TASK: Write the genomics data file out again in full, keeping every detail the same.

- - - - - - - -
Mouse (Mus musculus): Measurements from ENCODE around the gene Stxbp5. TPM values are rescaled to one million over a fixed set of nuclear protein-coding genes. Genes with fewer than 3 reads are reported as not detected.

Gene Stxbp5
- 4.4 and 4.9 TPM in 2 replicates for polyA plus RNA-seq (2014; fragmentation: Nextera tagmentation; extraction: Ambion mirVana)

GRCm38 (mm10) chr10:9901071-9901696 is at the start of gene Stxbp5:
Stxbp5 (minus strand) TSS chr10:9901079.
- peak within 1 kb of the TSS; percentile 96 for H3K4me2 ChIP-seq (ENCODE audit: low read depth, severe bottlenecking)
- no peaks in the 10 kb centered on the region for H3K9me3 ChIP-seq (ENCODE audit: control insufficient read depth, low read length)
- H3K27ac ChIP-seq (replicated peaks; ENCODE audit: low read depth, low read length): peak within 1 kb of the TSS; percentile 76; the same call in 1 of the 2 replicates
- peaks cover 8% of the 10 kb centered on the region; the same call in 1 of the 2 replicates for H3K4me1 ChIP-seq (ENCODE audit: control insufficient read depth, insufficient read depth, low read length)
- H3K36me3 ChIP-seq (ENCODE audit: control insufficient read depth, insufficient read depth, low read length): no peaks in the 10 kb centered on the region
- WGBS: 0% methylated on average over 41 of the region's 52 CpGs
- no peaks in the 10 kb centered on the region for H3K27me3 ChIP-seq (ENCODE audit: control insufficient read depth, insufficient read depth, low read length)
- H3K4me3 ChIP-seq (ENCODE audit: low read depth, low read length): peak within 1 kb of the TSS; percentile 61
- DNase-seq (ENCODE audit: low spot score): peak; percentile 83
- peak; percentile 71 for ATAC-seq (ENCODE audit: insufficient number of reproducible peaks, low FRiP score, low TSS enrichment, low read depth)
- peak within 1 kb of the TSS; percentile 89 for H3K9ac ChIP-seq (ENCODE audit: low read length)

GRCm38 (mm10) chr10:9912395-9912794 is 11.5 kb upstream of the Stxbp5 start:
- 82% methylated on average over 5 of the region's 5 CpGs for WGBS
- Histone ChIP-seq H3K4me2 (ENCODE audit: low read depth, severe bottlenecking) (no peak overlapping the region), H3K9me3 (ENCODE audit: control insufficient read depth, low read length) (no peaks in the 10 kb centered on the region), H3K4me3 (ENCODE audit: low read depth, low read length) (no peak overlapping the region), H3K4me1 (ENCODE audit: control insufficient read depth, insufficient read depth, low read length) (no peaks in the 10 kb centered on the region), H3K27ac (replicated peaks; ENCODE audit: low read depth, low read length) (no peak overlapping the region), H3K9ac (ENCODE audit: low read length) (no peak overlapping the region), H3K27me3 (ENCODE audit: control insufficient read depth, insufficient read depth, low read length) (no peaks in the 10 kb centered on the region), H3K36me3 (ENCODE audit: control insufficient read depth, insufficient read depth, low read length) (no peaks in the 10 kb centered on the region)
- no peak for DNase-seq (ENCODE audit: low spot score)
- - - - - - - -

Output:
Mouse (Mus musculus): Measurements from ENCODE around the gene Stxbp5. TPM values are rescaled to one million over a fixed set of nuclear protein-coding genes. Genes with fewer than 3 reads are reported as not detected.

Gene Stxbp5
- 4.4 and 4.9 TPM in 2 replicates for polyA plus RNA-seq (2014; fragmentation: Nextera tagmentation; extraction: Ambion mirVana)

GRCm38 (mm10) chr10:9901071-9901696 is at the start of gene Stxbp5:
Stxbp5 (minus strand) TSS chr10:9901079.
- peak within 1 kb of the TSS; percentile 96 for H3K4me2 ChIP-seq (ENCODE audit: low read depth, severe bottlenecking)
- no peaks in the 10 kb centered on the region for H3K9me3 ChIP-seq (ENCODE audit: control insufficient read depth, low read length)
- H3K27ac ChIP-seq (replicated peaks; ENCODE audit: low read depth, low read length): peak within 1 kb of the TSS; percentile 76; the same call in 1 of the 2 replicates
- peaks cover 8% of the 10 kb centered on the region; the same call in 1 of the 2 replicates for H3K4me1 ChIP-seq (ENCODE audit: control insufficient read depth, insufficient read depth, low read length)
- H3K36me3 ChIP-seq (ENCODE audit: control insufficient read depth, insufficient read depth, low read length): no peaks in the 10 kb centered on the region
- WGBS: 0% methylated on average over 41 of the region's 52 CpGs
- no peaks in the 10 kb centered on the region for H3K27me3 ChIP-seq (ENCODE audit: control insufficient read depth, insufficient read depth, low read length)
- H3K4me3 ChIP-seq (ENCODE audit: low read depth, low read length): peak within 1 kb of the TSS; percentile 61
- DNase-seq (ENCODE audit: low spot score): peak; percentile 83
- peak; percentile 71 for ATAC-seq (ENCODE audit: insufficient number of reproducible peaks, low FRiP score, low TSS enrichment, low read depth)
- peak within 1 kb of the TSS; percentile 89 for H3K9ac ChIP-seq (ENCODE audit: low read length)

GRCm38 (mm10) chr10:9912395-9912794 is 11.5 kb upstream of the Stxbp5 start:
- 82% methylated on average over 5 of the region's 5 CpGs for WGBS
- Histone ChIP-seq H3K4me2 (ENCODE audit: low read depth, severe bottlenecking) (no peak overlapping the region), H3K9me3 (ENCODE audit: control insufficient read depth, low read length) (no peaks in the 10 kb centered on the region), H3K4me3 (ENCODE audit: low read depth, low read length) (no peak overlapping the region), H3K4me1 (ENCODE audit: control insufficient read depth, insufficient read depth, low read length) (no peaks in the 10 kb centered on the region), H3K27ac (replicated peaks; ENCODE audit: low read depth, low read length) (no peak overlapping the region), H3K9ac (ENCODE audit: low read length) (no peak overlapping the region), H3K27me3 (ENCODE audit: control insufficient read depth, insufficient read depth, low read length) (no peaks in the 10 kb centered on the region), H3K36me3 (ENCODE audit: control insufficient read depth, insufficient read depth, low read length) (no peaks in the 10 kb centered on the region)
- no peak for DNase-seq (ENCODE audit: low spot score)